by bush and vines, according to the February 18, 2018 Guyana Times. And the people remain the hapless victims. Worse yet, the possibilities of resuming sugar production at Wales remain challenging as many important factory components have been removed and were installed in other estates. It is to be recalled that GuySuCo, in announcing Wales’ closure, had said that the factory was old, but many of those components were installed in other factories and they performed well. Today a large void has been left at the communities that were linked with the now closed estate. Many of the hundreds who were employed remain jobless, and those who secure jobs, generally on a temporary basis, find their earnings far less than what they earned when they worked at Wales. The future for the people, especially the youth, is not encouraging. It is difficult to imagine the hardships that would befall the people in the weeks and months that lie ahead. Many wonder every day if this is the ‘Good Life’ they were promised. The Government, as the protector of the people, needs to provide appropriate financial support to allow the people to face up to these challenges and to overcome the difficulties brought about by the sad and wrong decision to close Wales Estate.


Times getting tougher in the sugar belt

(The following statement was read by ex-sugar workers at a press conference hosted by the GAWU on their behalf on February 14, 2018) We, the workers present here today, represent the overwhelming majority, if not all, of the workers and the thousands of Guyanese who have been affected by the ill-considered plans to reduce the sugar industry through the closure of estates in the last two (2) years. At this time, the real situation shows that misery of the affected is worsening by the day. Workers simply do not know what to do. We spend our days moving from street to street, village to village, and business to business, seeking jobs. Some of us have looked far and wide, but simply cannot find a job or one with pay that you can survive on. Even some workers who have secondary and technical education have found securing a job difficult. And in those per chance instances where workers do manage to find a job, they confront the stark reality that it is temporary and their wages are far below what they earned in the sugar industry. With payable jobs we could walk with our heads held high, but today the pride we felt has all but gone. Now-a-days, too, housewives have a hard and difficult task to make do with what is available, and what is there is really not much. Today, the children of all ages are becoming aware that their education may be cut short, as they may have to leave school and accept the sad prospect that their dreams for life have to be forgotten. Today, some young girl children may have to be married at tender ages, as their families simply may not afford to take care of them. This is the sad reality that faces the people of the sugar belt. While some workers are receiving their full severance payments and others half, those sums can by no means support a family for more than a few months. In some families, husband and wife worked at the estate, and for them the blow has been doubly harsh. At this time, workers simply do not know what would happen next. For many younger workers, who have now begun adult life and have secured mortgages to build homes, some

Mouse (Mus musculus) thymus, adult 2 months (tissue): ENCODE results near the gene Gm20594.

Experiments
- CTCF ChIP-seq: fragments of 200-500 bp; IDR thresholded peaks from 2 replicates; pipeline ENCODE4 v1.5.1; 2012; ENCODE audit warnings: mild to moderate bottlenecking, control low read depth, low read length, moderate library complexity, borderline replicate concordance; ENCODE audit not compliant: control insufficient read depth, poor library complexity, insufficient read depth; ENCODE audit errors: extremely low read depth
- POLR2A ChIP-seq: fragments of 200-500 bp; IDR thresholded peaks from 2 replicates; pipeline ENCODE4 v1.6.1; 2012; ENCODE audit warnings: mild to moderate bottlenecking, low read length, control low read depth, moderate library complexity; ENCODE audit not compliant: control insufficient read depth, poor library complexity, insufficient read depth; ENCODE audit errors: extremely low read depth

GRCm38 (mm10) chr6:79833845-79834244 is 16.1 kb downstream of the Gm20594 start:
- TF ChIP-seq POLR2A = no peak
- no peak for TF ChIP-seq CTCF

even having young children, the situation is even more dire. For them, they would have just a few years of service, and thus their severance entitlements would be nominal. They are now faced with sleepless nights as they wonder how to meet those obligations, or whether their properties would be taken from them and they and their families left homeless. For older workers, they wonder who would hire them when they are not too far away from pensionable age. They who have given their best years to the sugar industry and worked hard to reach many of life’s goals now confront the sad reality they have to start over their working-life. Their dreams to reach aged sixty (60) in the sugar industry and to enjoy the fruits of their years of labour have been pulled like a rug from under their feet. We are hard-working people who have been reduced to hapless victims. It is disturbing that the Government, which sent large delegations a few days ago to meet with workers, came empty-handed. The visitors, it seems, came just to make speeches filled with sweet words and to take photographs. Not one of them took the time to walk the villages and see the evident deterioration which has stepped into the communities; to look us in our eyes and to explain to us why they took such terrible decisions; and to visit our homes, to see firsthand the paucity of rations, and the hardships we and our families face. The visitors left more quickly than when they arrived in their fancy, air-conditioned vehicles, to go back to their homes far away from the suffering they have created. As they say: out of sight, out of mind. It is indeed disturbing that some of these people came to us not long ago and told us they would make our lives better, that they would give us 20 per cent pay increases, that they would rescue the sugar industry, and that they would protect our jobs. Today, these people tell us God wanted the industry to close, and they had to make hard decisions. We wonder whether these people have a heart and a conscience. We know that the Government has said it wants to work with our Union to take us out of the troubles we face. We know